China / Society

Move over rice-the potato is taking root

By WANG QIAN/ZHONG NAN (China Daily) Updated: 2015-01-09 08:44

Move over rice-the potato is taking root

Farmers harvest potatoes in a village, Shandong province, May 7, 2012. [Photo/IC]

Officials are quickly gaining an appetite for persuading Chinese consumers to eat more potatoes.

Economic planning authorities say the move is aimed at producing more food from the country's limited supplies of irrigation water now that grain imports are rising continuously.

The country's top economic planning body said on Thursday that a program to add potatoes to China's list of food staples will be expanded substantially.

Xu Shaoshi, minister of the National Development and Reform Commission, said potatoes will be mixed into bread, steamed buns and noodles to suit Chinese consumers' taste and habits.

The Ministry of Agriculture will ensure that potatoes comprise up to 30 percent of the materials for these products, Xu said.

"As many compound food products have already been made and tested, the potato will soon be Chinese people's newest staple food, after rice, wheat and corn," Xu said at a meeting in Beijing to discuss national grain distribution work.

According to information obtained from the meeting, the Ministry of Agriculture is planning for 50 percent of China's annual production of potatoes to be consumed as a staple food on the domestic market by 2020.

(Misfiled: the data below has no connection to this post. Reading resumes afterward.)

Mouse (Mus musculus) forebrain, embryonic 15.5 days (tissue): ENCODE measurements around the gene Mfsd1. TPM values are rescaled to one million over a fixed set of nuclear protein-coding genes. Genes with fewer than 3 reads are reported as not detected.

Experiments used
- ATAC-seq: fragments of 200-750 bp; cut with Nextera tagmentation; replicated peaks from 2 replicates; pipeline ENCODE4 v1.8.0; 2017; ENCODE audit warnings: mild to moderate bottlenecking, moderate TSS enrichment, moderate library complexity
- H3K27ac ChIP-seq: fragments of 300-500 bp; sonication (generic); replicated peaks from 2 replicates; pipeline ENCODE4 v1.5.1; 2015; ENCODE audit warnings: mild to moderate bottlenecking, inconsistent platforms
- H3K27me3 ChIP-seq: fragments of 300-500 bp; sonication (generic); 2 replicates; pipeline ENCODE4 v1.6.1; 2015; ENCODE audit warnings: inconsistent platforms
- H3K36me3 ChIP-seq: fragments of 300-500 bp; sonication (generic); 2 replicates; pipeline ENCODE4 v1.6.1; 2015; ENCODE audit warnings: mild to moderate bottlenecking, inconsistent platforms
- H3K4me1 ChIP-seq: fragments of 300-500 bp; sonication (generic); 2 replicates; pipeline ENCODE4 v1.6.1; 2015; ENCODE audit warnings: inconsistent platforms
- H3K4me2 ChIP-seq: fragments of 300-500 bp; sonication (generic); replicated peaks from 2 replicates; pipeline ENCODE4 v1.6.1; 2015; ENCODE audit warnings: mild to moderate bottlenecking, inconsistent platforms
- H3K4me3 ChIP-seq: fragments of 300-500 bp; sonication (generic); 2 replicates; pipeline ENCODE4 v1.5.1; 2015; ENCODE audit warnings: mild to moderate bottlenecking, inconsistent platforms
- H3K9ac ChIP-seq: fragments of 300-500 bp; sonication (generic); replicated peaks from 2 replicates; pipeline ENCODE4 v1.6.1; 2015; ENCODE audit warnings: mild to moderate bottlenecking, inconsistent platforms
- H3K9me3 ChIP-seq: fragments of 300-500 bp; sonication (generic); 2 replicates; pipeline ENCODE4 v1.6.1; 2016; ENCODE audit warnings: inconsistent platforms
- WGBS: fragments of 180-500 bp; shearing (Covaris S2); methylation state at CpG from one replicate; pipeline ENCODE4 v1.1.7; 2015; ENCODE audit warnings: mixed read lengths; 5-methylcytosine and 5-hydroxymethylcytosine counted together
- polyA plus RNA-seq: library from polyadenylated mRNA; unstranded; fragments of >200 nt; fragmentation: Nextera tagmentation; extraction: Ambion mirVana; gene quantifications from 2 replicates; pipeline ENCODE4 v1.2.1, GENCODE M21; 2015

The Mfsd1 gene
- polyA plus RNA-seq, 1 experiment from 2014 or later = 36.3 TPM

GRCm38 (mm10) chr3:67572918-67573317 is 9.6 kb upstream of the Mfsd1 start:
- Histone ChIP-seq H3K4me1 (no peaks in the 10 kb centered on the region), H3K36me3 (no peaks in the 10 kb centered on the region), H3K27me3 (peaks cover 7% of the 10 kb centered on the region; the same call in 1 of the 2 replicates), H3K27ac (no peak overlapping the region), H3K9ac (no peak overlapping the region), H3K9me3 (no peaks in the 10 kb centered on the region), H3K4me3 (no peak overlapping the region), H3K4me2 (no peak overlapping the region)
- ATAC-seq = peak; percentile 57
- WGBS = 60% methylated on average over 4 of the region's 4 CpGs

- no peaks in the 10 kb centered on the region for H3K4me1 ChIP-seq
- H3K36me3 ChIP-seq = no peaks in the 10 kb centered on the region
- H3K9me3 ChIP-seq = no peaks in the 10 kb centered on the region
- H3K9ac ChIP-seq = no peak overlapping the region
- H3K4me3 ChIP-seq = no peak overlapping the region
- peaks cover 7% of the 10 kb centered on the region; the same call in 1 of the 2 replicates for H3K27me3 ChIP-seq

Raising consumption of potatoes will not compromise land already cultivated for wheat, rice and corn, officials said.

Hu Zengmin, an analyst at the China National Grain and Oils Information Center in Harbin, Heilongjiang province, said development of potatoes as a new food staple will help China to optimize its food resources and strengthen security of its future grain supply.

Hu said China has continued to import more international grain, in particular corn and wheat, in recent years.

This is because its rising grain output cannot catch up with increasing consumption and diversified food varieties, including two big grain users-the modernized food supply chain and livestock.

Sun Maojun, a researcher at the Institute of Food and Nutrition Development under the Ministry of Agriculture, said that besides guaranteeing China's food safety, making the potato a staple is also crucial to protecting the diminishing water table in the drought-prone northern plain.

"Potatoes need much less water than grain, giving hope that the arid north has a sustainable future," Sun said.

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